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asclepius

asclepius

asclepius Sentence Examples

  • Under Greek influence, he was identified with Hippolytus, who after he had been trampled to death by the horses of Poseidon was restored to life by Asclepius and removed by Artemis to the grove at Aricia, which horses were not allowed to enter.

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  • It should be noted that their traditional names, with the exception of that of Zeus and that of Asclepius, have no foundation in fact, while the attribution of the temple in antis, into the cella of which the church of S.

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  • The cella of the temple of Heracles underwent considerable modifications in Roman times, and the discovery in it of a statue of Asclepius seems to show that the cult of this deity superseded the original one.

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  • Of that of Hephaestus only two columns remain, while of that of Asclepius, a mile to the south of the town, an anta and two pillars are preserved.

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  • Leake, whom Frazer follows, assumed the Pelasgicum to be a fortified space at the western end of the Acropolis; this view necessitates the assumption that the nine gates were built one within the other, but early antiquity furnishes no instance of such a construction; DOrpfeld believes it to have extended from the grotto of Pan to the sacred precinct of Asclepius.

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  • Another enclosure, a little to the south, is proved by an inscription to have been a sanctuary of the hitherto unknown hero Amynos, with whose cult those of Asclepius and the hero Dexion were here associated; under the name Dexion, the poet Sophocles is said to have been worshipped after his death.

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  • Among the other noteworthy buildings of the Peiraeus were the arsenal (vKEUoOKrl) of Philo and the temples of Zeus Soter, the patron god of the sailors, of the Cnidian Artemis, built by Cimon, and of Artemis Munychia, situated near the fort on the Munychia height; traces of a temple of Asclepius, of two theatres and of a hippodrome remain.

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  • Immediately west of the theatre of Dionysus is the sacred precinct of Asclepius, which was excavated by the Archaeological Society in 1876-1878.

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  • Its proximity to Athens and the islands of the Saronic gulf, the commercial advantages of its position, and the fame of its temple of Asclepius combined to make Epidaurus a place of no small importance.

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  • Among the objects of interest described by Pausanias as extant in Epidaurus are the image of Athena Cissaea in the Acropolis, the temple of Dionysus and Artemis, a shrine of Aphrodite, statues of Asclepius and his wife Epione, and a temple of Hera.

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  • The Hieron (sacred precinct) of Asclepius, which lies inland about 8 m.

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  • The chief buildings are grouped together, and include temples of Asclepius and Artemis, the Tholos, and the Abaton, or portico where the patients slept.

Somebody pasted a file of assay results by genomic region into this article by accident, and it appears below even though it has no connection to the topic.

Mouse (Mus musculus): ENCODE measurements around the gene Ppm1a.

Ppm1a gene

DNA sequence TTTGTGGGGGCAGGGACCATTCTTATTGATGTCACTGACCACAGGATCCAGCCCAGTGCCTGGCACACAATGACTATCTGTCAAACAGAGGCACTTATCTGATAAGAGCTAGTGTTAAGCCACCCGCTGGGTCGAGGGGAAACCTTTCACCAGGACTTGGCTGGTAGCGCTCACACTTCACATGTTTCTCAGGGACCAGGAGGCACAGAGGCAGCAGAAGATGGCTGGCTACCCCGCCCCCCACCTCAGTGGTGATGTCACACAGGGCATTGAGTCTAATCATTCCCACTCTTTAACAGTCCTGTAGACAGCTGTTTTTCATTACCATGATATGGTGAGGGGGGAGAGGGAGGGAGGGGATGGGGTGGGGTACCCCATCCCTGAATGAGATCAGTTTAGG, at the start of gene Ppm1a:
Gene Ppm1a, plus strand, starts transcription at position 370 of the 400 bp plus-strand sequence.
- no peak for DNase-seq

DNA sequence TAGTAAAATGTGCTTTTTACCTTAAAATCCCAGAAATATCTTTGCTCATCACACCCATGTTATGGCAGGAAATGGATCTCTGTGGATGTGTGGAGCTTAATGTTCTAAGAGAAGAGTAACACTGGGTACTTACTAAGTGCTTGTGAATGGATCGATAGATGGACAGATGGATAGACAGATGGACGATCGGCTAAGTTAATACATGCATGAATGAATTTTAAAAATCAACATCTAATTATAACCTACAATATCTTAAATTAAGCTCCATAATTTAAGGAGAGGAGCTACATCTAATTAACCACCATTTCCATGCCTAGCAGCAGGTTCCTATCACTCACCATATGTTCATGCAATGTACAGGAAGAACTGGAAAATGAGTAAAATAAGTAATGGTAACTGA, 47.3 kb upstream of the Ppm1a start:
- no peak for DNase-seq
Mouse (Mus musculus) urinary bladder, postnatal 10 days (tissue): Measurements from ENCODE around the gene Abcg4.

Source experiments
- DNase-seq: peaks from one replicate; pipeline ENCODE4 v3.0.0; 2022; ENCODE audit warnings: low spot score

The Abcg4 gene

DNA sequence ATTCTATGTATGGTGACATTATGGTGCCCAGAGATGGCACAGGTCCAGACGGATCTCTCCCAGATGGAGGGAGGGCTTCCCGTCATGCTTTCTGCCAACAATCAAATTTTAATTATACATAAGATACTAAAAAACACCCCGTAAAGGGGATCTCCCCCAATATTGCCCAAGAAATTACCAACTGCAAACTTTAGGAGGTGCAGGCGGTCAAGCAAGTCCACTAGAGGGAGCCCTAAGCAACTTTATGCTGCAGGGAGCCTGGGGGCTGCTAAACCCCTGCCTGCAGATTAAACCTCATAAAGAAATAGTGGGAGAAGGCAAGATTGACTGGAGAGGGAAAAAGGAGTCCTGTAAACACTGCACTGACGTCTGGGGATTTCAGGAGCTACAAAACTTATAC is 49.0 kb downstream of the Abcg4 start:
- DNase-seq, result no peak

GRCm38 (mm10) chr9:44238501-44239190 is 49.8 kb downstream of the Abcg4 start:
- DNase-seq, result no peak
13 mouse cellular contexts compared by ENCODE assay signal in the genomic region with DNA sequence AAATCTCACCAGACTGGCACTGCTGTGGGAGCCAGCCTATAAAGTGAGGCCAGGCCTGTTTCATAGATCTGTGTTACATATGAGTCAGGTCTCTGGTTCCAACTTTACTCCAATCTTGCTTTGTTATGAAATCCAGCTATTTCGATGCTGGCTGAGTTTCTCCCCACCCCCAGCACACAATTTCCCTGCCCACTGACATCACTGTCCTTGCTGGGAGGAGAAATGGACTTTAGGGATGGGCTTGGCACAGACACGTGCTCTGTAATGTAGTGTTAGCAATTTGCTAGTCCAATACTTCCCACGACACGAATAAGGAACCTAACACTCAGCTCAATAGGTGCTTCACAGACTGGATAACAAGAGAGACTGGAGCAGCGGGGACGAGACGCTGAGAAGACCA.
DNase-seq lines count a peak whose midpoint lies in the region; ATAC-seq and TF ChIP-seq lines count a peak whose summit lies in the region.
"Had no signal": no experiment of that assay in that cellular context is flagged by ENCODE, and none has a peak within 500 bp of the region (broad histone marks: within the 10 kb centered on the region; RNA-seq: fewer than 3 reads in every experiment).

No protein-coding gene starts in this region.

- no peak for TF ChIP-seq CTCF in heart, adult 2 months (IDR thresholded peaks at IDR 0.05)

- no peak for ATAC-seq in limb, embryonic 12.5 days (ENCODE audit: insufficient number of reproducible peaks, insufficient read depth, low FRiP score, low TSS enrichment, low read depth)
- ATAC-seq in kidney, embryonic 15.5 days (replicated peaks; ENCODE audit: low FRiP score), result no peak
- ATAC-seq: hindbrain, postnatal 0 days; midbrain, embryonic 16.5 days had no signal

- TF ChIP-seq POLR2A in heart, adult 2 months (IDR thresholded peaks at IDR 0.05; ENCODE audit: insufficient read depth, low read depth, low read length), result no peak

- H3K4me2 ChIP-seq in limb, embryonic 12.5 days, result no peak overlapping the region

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  • ® T Emple Of Asclepius :._?

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  • The Tholos lay to the south-west of the temple of Asclepius; it must, when perfect, have been one of the most beautiful buildings in Greece; the exquisite carving of its mouldings is only equalled by that of the Erechtheum at Athens.

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  • It was founded by the people of Epidaurus the Holy, and its principal temples were those of Asclepius and Aphrodite.

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  • Numerous fine works of art have been found on this site, notably the Aphrodite of Melos in the Louvre, the Asclepius in the British Museum, and the Poseidon and an archaic Apollo in Athens.

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  • Asclepius appears in Homer as a Thessalian king, not as a god, though.in later times divine honours were paid to him.

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  • Although the actual organization of medicine among the Homeric Greeks was thus quite distinct from religion, the worship of Asclepius (or Aesculapius) as the god of healing demands some notice.

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  • Sick persons repaired, or were conveyed, to the temples of Asclepius in order to be healed, just as in modern times relief is sought by a devotional pilgrimage or from the waters of some sacred spring, and then as now the healing influence was sometimes sought by deputy.

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  • But the priests of Asclepius were not physicians.

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  • Although the latter were often called Asclepiads, this was in the first place to indicate their real or supposed descent from Asclepius, and in the second place as a complimentary title.

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  • No medical writing of antiquity speaks of the worship of Asclepius in such a way as to XVIII.

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  • The theory of a development of Greek medicine from the rites of Asclepius, though defended by eminent names, must accordingly be rejected.

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  • In 493 B.C., at a time of serious famine, they ordered the building of a temple to the Greek triad Demeter, Dionysus and Persephone, who were identified with the old Roman divinities Ceres, Liber and Libera: Apollo must have come with or before the books themselves, though his temple was not built till 433 B.C.: Mercury followed, the representative of `Epµns 'E,uuroXaaos, Asclepius was brought from Epidaurus to the Tiber island in 293 B.C., and Dis and Proserpina, with their strange chthonic associations and night ritual, probably from Tarentum in 249 B.C. With new deities came new modes of worship: the graecus ritus, in which, contrary to Roman usage, the worshipper's head was unveiled, and the lectisternium, an elaborate form of the "banquet of the gods."

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  • The Egyptian writer Hermes Trismegistus (c. 250), in a work called Asclepius (cited by Augustine, De civit.

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  • He taught at Alexandria, and had among his scholars Asclepius, John Philoponus, Damascius and Simplicius.